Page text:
Govt Panel to Look Into Socio‑Economic Conditions of Dalit Muslims, Christians
The Union Government proposed to institute a national commission to look into the social, economic, and educational status of Dalit communities that converted into religions other than Buddhism, Sikhism or Hinduism, reported The Indian Express this morning. Presently, only people in these religions can avail themselves of caste-based reservations and other affirmative action policies. Dalit Muslims and Dalit Christians cannot, and aren’t classified as Scheduled Castes (SCs) — they thus remain invisibilized in the national discourse around religion and caste.
The move can thus potentially lead to far-reaching changes in how the state and the general population understand and extend affirmative action to disadvantaged communities. Moreover, it shows how caste follows individuals even across religions, such that its hierarchies are evident even in communities that promised to eradicate them.
The move follows a stream of discussions, protests, and legal petitions that highlight the pervasive existence of caste hierarchies in even religions believed to be egalitarian and casteless; and comes on the heels of political parties initiating outreach programs to cater to marginalized caste communities within these religions. The commission has reportedly earned approvals from the Ministry of Minority Affairs and the Department of Personnel Training; and the Ministries of Home Affairs, Law, Social Justice and Empowerment, and Finance are consulting on it.
Historically, a large part of those who converted to Islam and Christianity came from Dalit and Shudra castes in the Hindu fold, seeking an escape from their persecution and possible emancipation. However, contrary to their expectations, most did not lose their caste status despite converting to religions that held promise of emancipation. As Surinder Kaur notes in her piece on Dalit Christians, “…conversion to Christianity has brought little change in their social or economic status.” Kaur notes that “To this day, Christians from different castes worship in different locations and bury their dead in separate graveyards” in some parts of the country.
Similarly, marginalized caste Muslims claim that there is a visible hierarchy in the socio-political and economic conditions of people within Islam. The plight of the vast majority of Indian Muslims who converted to Islam as Dalits or descended from already converted Dalit Muslims, remain starkly different to those of the small minority of ruling class Muslims who descended either from Muslim dynasties and Sultanates or from Brahmins, Kshatriyas, and other higher caste groups that interacted with these rulers in their courts and later converted to their religion. Ejaz Ali, the founder of the All India Backward Muslim Morcha, points out in an interview how “the traditional Muslim leadership has evinced little interest in the plight of the Dalit and Backward Caste Muslims” as it “wants to maintain its hegemony and control over the community.”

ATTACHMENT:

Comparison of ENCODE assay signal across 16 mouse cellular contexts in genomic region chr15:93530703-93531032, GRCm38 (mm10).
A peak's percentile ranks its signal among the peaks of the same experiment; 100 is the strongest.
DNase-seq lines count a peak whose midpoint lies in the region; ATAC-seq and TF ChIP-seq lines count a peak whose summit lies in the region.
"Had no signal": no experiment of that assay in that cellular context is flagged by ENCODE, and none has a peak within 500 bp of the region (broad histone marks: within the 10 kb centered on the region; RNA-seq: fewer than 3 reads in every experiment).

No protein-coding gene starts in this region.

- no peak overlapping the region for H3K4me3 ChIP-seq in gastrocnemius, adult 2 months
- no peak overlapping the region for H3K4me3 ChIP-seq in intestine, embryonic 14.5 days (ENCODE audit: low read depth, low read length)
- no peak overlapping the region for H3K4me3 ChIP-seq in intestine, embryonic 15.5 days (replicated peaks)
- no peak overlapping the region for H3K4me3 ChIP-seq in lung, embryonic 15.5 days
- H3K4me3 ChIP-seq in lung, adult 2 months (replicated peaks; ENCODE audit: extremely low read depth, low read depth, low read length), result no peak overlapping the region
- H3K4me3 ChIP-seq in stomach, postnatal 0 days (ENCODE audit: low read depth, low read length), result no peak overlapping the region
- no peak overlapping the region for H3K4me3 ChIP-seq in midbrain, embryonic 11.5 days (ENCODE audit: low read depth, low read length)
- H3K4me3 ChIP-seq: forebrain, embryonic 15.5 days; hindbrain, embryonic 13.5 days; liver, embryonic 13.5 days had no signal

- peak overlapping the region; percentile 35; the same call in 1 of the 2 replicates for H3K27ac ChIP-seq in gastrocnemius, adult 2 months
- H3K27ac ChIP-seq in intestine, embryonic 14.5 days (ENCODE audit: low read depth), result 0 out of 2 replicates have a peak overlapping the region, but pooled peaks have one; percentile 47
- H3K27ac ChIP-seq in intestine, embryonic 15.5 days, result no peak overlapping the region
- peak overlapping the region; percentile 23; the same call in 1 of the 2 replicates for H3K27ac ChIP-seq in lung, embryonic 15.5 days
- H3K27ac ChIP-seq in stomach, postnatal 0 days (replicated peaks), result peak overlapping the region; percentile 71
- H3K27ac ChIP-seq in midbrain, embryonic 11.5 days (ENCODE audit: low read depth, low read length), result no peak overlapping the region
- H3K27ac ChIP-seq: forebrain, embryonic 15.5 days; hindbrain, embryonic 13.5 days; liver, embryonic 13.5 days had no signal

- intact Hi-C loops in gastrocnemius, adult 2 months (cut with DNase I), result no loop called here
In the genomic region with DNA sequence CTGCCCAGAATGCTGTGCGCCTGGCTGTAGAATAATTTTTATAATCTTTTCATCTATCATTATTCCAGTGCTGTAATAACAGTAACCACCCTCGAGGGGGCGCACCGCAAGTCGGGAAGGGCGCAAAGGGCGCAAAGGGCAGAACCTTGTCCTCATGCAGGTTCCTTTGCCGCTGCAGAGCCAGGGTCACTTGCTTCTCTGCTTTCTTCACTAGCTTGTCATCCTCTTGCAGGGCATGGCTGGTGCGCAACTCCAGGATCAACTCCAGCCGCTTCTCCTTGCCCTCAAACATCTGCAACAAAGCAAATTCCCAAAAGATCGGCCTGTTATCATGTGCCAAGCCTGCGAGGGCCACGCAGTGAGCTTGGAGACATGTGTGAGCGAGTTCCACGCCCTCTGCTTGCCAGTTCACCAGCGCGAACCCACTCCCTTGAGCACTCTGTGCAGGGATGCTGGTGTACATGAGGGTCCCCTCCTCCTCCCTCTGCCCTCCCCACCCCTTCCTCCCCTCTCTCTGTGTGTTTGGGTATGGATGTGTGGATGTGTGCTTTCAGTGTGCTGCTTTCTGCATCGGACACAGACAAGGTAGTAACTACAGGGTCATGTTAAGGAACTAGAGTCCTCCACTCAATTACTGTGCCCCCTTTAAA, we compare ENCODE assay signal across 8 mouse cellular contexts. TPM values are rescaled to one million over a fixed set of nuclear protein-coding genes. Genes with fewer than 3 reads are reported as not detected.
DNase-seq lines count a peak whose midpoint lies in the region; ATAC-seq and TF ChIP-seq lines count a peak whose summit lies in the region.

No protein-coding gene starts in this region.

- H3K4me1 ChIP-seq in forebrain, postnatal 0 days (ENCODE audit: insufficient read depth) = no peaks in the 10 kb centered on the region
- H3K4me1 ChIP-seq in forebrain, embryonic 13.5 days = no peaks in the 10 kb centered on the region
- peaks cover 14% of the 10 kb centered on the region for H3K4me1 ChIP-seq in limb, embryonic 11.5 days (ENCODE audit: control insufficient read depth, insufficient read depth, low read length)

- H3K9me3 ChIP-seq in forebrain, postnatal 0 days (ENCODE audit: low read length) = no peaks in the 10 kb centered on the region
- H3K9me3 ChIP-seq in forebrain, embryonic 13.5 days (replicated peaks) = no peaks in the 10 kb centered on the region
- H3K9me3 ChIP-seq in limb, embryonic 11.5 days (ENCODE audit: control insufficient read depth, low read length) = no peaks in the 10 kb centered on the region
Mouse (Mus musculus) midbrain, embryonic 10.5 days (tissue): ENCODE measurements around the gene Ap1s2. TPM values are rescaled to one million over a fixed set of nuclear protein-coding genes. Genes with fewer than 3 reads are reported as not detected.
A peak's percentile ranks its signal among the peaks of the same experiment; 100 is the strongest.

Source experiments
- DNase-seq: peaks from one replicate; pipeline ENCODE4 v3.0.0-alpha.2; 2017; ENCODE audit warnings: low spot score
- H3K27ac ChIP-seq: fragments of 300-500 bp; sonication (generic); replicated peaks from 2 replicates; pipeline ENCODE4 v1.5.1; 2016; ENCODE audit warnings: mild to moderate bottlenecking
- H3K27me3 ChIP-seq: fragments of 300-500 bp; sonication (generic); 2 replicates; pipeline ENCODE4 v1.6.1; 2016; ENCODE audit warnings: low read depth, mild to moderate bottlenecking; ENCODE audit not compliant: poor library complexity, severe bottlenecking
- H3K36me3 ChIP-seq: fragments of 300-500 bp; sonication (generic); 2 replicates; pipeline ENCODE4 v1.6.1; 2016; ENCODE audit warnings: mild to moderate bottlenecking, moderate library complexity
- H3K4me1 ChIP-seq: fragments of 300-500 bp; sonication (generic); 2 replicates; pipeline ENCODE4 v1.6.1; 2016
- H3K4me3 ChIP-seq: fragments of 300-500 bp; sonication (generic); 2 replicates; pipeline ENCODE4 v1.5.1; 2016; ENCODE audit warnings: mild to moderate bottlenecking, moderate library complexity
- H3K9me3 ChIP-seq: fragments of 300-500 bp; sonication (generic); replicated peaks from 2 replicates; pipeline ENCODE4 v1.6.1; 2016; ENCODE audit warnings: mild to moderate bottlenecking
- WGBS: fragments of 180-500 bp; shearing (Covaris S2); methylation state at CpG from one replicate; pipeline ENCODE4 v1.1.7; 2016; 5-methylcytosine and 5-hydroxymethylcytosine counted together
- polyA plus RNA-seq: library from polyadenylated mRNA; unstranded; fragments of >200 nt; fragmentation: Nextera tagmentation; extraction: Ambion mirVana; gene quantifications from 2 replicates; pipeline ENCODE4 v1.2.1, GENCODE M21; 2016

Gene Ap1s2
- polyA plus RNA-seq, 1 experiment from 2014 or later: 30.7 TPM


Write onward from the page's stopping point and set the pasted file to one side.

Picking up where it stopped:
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Shireen Azam, a researcher at Oxford studying caste among Muslims, cites a recent study on 7,000 Muslim households in Uttar Pradesh to note that despite Dalit Muslims comprising a significant number in the study (24% of all Muslims), “very few policy decisions take into account this section of the population which faces untouchability but (along with Dalit Christians) does not get any protection under the Scheduled Caste status.” Azam and co-author Goli further write that another study on Muslim “social spaces” in the country “notes that 70% of Muslim leaders belong to upper castes. Further, the composition hasn’t changed in the last 30 years.” These figures, and other writing by a steadily emerging set of marginalized caste voices among Muslims, indicate how caste has seeped into South Asian Islam as well.
Although the current commission, if instituted, will be the first to look specifically into the conditions of Dalit people who have converted to Islam, Christianity, and other faiths where reservations do not apply, earlier government reports have also highlighted how caste pervades these seemingly casteless and egalitarian religions in South Asia. In 2004, for instance, the Union Government set up a National Commission for Religious and Linguistic Minorities headed by Ranganath Mishra, a former Chief Justice of India. The Mishra Commission, which submitted its report in 2007, recommended that Scheduled Castes who converted to Islam or Christianity should be allowed to avail of reservation benefits, highlighting how these communities continue to face exclusion and untouchability even after changing their religion.
Dalit Muslims and Dalit Christians suffer doubly due to their minority religious status as well as their caste, and this needs to be recognized for introducing meaningful reform for these communities. The lack of representation of Dalit Muslim and Dalit Christian voices prevents acknowledgment of their discrimination and experience, which in turn has prevented the state from incorporating reform for these communities.